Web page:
Make webpages with partial dynamic content update accessible


Learn how HTML5 ARIA live works!

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How to make a webpage with partial dynamic content update accessible via HTML5 ARIA live!


In this tutorial, we want to notify users when parts of the web page are dynamically updating. It is a great tool for making your web pages accessible. We achieve our goal by using HTML5 aria-live attribute.

ARIA Live Attribute Overview

Using JavaScript, it is possible to dynamically change parts of a page without requiring the entire page to reload — for instance, to update a list of search results on the fly, or to display a discreet alert or notification which does not require user interaction. While these changes are usually visually apparent to users who can see the page, they may not be obvious to users of assistive technologies. ARIA live regions fill this gap and provide a way to programmatically expose dynamic content changes in a way that can be announced by assistive technologies.

Step-by-step Implementation

First, assign the aria-live attribute to the HTML element where a content change or update may occur and decide on the urgency of communicating the update.
Then, select a standard live region role. Assign the role to the parent HTML element that contains the content that may change. If the default behaviors for the role are appropriate, you do not need to specify attributes:
<div role="alert">

The standard live region roles include:

  • alert
    • Use this for a single, time-sensitive notification. It will be handled as an assertive live region and the update will appear immediately. An alert cannot receive focus, and therefore cannot be closed by the user.
  • alertdialog
    • This type of alert message can receive focus. When the alert appears, you must automatically set focus on an active element in the alert dialog, such as an “OK” button. Include the aria-described by attribute on that active element to point to the message in the dialog.
  • log
    • Use this for things like message history or error logs: new information is added to the end of the log, and the oldest information may disappear.
  • marquee
    • Use this for things like stock tickers or ad banners. This is similar to a log because the information presented may change frequently.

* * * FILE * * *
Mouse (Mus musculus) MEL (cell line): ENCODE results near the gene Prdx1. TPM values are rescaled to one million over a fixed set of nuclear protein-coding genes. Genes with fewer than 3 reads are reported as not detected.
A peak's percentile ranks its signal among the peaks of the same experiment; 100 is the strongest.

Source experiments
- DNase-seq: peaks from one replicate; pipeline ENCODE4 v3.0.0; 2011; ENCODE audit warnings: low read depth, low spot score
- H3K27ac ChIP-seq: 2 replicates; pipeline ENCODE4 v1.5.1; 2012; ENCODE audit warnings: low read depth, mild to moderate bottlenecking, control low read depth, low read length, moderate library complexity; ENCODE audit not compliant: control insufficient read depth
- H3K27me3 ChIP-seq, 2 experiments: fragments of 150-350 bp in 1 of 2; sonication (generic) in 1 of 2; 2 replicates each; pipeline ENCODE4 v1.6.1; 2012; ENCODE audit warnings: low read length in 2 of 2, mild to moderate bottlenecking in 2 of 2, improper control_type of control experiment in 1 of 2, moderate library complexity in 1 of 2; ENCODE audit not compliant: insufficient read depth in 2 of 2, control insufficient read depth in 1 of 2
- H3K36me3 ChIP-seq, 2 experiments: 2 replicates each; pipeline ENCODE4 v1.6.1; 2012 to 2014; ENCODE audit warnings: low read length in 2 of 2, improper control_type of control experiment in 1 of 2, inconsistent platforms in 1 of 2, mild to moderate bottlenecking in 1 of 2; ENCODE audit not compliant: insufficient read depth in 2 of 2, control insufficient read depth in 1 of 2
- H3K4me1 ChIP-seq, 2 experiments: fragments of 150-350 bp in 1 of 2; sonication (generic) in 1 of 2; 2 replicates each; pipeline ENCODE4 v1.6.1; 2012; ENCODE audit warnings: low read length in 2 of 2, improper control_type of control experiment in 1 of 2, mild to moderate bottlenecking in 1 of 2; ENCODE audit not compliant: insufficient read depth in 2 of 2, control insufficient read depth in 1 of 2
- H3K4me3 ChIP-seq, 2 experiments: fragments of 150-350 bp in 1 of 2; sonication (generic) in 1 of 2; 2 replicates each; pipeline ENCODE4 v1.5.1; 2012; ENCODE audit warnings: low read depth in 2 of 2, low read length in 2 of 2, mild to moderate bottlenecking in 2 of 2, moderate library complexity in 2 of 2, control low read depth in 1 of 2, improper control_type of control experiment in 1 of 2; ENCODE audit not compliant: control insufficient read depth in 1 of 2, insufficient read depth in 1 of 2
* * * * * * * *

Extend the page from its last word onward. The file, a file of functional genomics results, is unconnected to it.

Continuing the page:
• status
    • Use this for a minor notification that does not warrant use of an alert. It will be handled as an assertive live region. A status should not receive focus. If a different part of the page drives the status changes, use the aria-controls attribute to identify the relationship.
  • timer
    • Use this to display time elapsed or remaining. Update the timer at fixed intervals, unless the timer is paused or has reached the end of its count.

 

If you need something other than the standard ARIA live region roles and behaviors, you can create a custom live region.

Custom live regions

First, identify where a content change or update may occur and decide how urgently the update needs to be communicated.
Next, assign the aria-live attribute to the parent HTML element that contains the content that may change. The value for the aria-live attribute will reflect how quickly the update will be communicated to users. The available values are:

  • aria-live="off", where the update is not announced
  • aria-live="polite", where the update is announced when the user is idle or finishes with his current activity
  • aria-live="assertive", where the update is announced as soon as possible, even     if it means interrupting the user’s current task


Stay away from aria-live="assertive" unless it is critical to communicate the change immediately. Users may consider the disruption jarring and rude.

As in a polite conversation where people wait until there is a pause to join, the
aria-live="polite" indicates a change when there is a break in the user experience. So, let’s start with fleshing out a div element:
<div aria-live="polite">

Then we need to decide how much context is required for the user to understand the update. If the entire live region must be presented for the change to make sense, assign the aria-atomic attribute with the value of true to the HTML element.

Repeating unchanged information may become redundant or make it harder to tell apart what portion has changed. If you want to communicate only the change and that change makes sense on its own, assign the aria-atomic attribute with the value of false to the HTML element:
<div aria-live="polite" aria-atomic="false">

Finally, identify the type of update. Assign the relevant attribute to the HTML element. The types of update are:

  • relevant="additions", where new nodes are added to the DOM
  • relevant="removals", where nodes are removed from the DOM
  • relevant="text", where changes occur to the text within existing nodes

You may assign multiple values to the relevant attribute by adding a space between values:
<div aria-live="polite" aria-atomic="false" relevant="additions removals text">

In fact, the default behavior should be relevant="additions text". This reflects the most common type of changes.

Summary

ARIA live regions provide a standardized way to alert assistive technology that a DOM change has occurred and tell it how to handle the change.
You may also prevent updates from being announced until all of the changes in a live region finish updating by changing the live region’s state. You do this by dynamically setting the attribute state (aria-busy="true") and then clearing it when the updates are ready to be announced. This might be useful when multiple updates in a live region need to be announced together to make sense.

 

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